Still in her mother's attire, she raced downstairs despite the fact she knew there would be nothing waiting for her, and flung open the door.
"Are you Miss Johnny?" A man. A carriage. She could barely handle the scene before her. "I - Miss Johnny, are you alright?"
She came to her senses enough to say, "Yes. Yes, I'm doing quite well sir."
He then gently took her arm and helped her into the carriage. What in the world was happening?
Later she would decide that she had passed out - from being overwhelmed, perhaps - for the next half hour or so, for she had to again come to her senses.
"Ma'am we're here!"
"Look out the window, Miss!" Was that - the king's palace?
And then it dawned on her. The ball. She was going to the ball! Her coachman saw the realization on her face. "Have a fabulous time, ma'am. I shall wait for you here, but not past midnight."
"Oh - oh, thank you, sir! Thank you ever so much!"
"One more thing - you must wear this mask. Your face, unfortunately, must not be seen." Johnny took the silver mask. Covering her identity, she decided, was a small price to pay for a chance to dance with others, a chance to catch a glimpse of the king and queen. A chance, even, to see the prince.
She hesitated a small moment before stepping out of the carriage.
A doorman nodded at her, swinging open the door.
Inside the castle, the ballroom, more specifically, were hundreds of people, all dressed in gorgeous garments. The light fixtures were dimmed. Thorns adorned the walls as nice decorations. Firstly, though, Johnbellai was searching for three people in particular. It didn't take her too long to find the only familiar people in the room, Bobetti, Bobetto, and Stepmother.The twins were each dancing with men, Stepmother watching her daughters carefully. Johnny made a mental note to keep out of the way of them, especially Stepmother.
Soon, a man came up to her, told her she was beautiful, asked her to dance. She accepted; Johnny was here to have fun! She hoped Demarcus wouldn't mind. She also hoped he wouldn't write another poem.
She had lost count of the number of men who had requested to dance with her, even though not a full hour had passed, when the prince, walked up to her. "May I have this dance?" was all he said.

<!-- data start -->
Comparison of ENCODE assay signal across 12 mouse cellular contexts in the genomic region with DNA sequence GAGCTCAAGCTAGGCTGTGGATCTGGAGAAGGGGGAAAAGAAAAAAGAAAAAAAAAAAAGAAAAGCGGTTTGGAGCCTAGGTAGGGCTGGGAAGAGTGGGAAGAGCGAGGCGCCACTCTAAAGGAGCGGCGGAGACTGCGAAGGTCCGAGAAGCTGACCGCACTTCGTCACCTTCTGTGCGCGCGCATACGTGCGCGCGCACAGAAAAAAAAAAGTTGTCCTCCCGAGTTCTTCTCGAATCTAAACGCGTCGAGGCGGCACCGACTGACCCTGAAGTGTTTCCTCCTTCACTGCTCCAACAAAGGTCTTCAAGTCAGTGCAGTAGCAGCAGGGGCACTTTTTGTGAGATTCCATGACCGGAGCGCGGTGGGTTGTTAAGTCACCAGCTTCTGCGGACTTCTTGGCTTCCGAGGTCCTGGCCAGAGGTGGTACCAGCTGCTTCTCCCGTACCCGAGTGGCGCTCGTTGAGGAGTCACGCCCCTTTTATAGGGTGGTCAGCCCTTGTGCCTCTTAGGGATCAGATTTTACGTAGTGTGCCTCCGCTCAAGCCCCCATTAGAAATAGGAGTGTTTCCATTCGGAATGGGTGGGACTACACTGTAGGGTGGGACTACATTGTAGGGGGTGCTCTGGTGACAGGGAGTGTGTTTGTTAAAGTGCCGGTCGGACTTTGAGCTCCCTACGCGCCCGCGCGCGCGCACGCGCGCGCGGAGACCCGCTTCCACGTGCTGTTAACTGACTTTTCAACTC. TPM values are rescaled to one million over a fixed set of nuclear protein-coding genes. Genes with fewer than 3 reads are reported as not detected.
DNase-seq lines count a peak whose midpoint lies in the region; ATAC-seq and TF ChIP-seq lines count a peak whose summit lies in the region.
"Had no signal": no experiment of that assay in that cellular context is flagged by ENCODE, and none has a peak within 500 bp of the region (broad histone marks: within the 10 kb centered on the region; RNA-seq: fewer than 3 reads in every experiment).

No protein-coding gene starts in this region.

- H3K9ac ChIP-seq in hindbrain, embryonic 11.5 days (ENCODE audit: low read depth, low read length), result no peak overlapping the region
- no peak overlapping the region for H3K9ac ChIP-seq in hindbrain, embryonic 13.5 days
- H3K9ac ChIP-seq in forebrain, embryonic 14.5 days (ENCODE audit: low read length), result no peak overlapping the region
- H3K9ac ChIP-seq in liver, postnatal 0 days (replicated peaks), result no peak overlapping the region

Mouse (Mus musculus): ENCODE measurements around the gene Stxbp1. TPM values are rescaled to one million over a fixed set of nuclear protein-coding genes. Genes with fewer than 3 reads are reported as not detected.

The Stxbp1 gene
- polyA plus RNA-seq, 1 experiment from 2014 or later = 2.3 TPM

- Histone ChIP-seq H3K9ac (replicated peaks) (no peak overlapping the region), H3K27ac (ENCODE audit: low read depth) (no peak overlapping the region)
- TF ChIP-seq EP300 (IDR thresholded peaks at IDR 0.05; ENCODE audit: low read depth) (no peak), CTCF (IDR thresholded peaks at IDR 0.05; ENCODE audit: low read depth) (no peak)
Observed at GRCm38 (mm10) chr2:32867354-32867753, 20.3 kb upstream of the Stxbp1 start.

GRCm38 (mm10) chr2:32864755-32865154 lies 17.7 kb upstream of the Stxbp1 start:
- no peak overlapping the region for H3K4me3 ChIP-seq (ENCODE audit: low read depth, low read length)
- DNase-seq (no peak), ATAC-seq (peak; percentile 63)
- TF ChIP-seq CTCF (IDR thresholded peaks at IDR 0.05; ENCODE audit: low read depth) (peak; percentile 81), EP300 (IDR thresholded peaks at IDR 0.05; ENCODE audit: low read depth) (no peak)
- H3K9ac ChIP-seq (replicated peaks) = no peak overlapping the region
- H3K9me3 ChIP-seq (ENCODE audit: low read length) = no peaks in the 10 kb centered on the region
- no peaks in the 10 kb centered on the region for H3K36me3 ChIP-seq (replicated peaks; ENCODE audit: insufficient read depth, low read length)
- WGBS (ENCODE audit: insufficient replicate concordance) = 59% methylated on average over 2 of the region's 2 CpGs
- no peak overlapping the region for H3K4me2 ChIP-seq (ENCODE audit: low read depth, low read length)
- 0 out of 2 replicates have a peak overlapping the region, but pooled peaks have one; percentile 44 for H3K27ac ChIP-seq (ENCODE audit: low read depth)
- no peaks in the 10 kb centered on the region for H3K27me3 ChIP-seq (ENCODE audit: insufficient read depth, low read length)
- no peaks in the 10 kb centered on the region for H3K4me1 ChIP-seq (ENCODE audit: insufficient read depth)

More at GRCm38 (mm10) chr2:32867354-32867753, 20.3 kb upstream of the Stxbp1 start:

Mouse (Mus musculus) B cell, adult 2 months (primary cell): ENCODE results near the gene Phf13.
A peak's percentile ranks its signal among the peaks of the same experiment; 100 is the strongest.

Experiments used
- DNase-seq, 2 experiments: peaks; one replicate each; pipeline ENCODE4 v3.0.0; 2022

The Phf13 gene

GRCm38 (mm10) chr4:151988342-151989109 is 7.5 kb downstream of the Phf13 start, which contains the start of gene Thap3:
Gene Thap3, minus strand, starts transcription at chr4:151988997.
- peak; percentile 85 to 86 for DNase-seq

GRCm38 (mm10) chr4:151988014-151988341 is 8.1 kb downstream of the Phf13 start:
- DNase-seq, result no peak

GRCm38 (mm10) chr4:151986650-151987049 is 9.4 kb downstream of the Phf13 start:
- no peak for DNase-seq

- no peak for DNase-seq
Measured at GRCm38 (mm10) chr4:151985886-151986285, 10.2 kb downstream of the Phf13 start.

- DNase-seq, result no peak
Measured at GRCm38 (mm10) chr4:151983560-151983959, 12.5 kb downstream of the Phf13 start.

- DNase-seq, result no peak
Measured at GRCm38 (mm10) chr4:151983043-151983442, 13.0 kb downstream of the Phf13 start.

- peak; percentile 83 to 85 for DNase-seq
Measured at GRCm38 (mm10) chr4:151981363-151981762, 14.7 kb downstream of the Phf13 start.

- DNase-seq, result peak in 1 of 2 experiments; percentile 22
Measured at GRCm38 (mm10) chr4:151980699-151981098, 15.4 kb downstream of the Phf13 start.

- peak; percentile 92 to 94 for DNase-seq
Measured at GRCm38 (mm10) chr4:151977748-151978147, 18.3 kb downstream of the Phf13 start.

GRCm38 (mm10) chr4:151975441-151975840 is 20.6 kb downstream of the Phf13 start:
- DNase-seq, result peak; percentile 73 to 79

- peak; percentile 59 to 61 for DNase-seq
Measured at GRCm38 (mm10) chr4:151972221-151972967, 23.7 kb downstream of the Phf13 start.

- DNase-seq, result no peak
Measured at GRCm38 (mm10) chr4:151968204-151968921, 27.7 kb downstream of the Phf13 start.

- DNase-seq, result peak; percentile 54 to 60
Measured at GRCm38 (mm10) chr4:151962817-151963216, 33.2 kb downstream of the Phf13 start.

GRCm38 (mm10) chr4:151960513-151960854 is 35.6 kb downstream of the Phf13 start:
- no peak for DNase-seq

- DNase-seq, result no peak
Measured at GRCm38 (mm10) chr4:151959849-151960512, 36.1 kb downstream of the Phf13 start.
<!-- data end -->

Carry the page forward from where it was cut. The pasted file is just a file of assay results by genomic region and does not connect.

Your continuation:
And so they danced and danced into the night, danced the night away. Eventually, the clock chimed twelve just as a beautiful piano piece was finishing. Johnny noticed that her stepmother and stepsisters were gathering themselves to leave, and she knew she must go, too; they couldn't see that she was gone, and, besides, her coachman would leave soon.
Johnbellai quietly pulled away from the prince when he was looking away and ran off towards the door. The prince began to follow her, but she ran down the castle steps as fast as her uneven legs could carry her and into the carriage waiting for her. Her coachman drove off into the night.
Later, getting out of the coach, she realized that she had only one slapper on. It must have fallen off in her hurry to leave before the twins and Stepmother did. Johnny knew there was nothing she could do about it, but she felt very resigned; it had been her mother's own stoome slapper, after all. Soon she was reminiscing about the night - thinking of the gorgeous prince with his unevenly cut brown hair and deep gray and black eyes, which were of different sizes, and the breathtaking smile he had given her - and wondering, who was this person that had set her all up?
Johnny felt she had shut her eyes for but a second before being shaken awake. “Johnny! Johnbellai, we’ve been waiting minutes for you to prepare breakfast!” Stepmother walked from the room grumbling. It seemed life had gone back to normal.
That day, she heard the three others talking about the beautiful mystery woman in rags and stoome slappers who had danced with the prince the whole night.
Everything had indeed gone back to normal, save one secret outing to see Demarcus, until a few days later when Johnny heard a knock at the door. It was her stepsisters, however, who ran open the door, for rumor had it the prince was looking for his strange dance partner to marry, and was matching women’s feet to a shoe in order to find her.
But it was not the prince standing in the doorway; it was the royal postman.
“I am here to deliver an invitation - an invitation to the prince’s wedding! His suitor has been found! The shoe fits! Size eight and a half! Only problem is she doesn’t have the other…”
Johnbellai was forever left with two mysteries: the identity of the one who had given her so much at once, then nothing more, and why it was just her luck that another girl wore a slapper size eight and a half.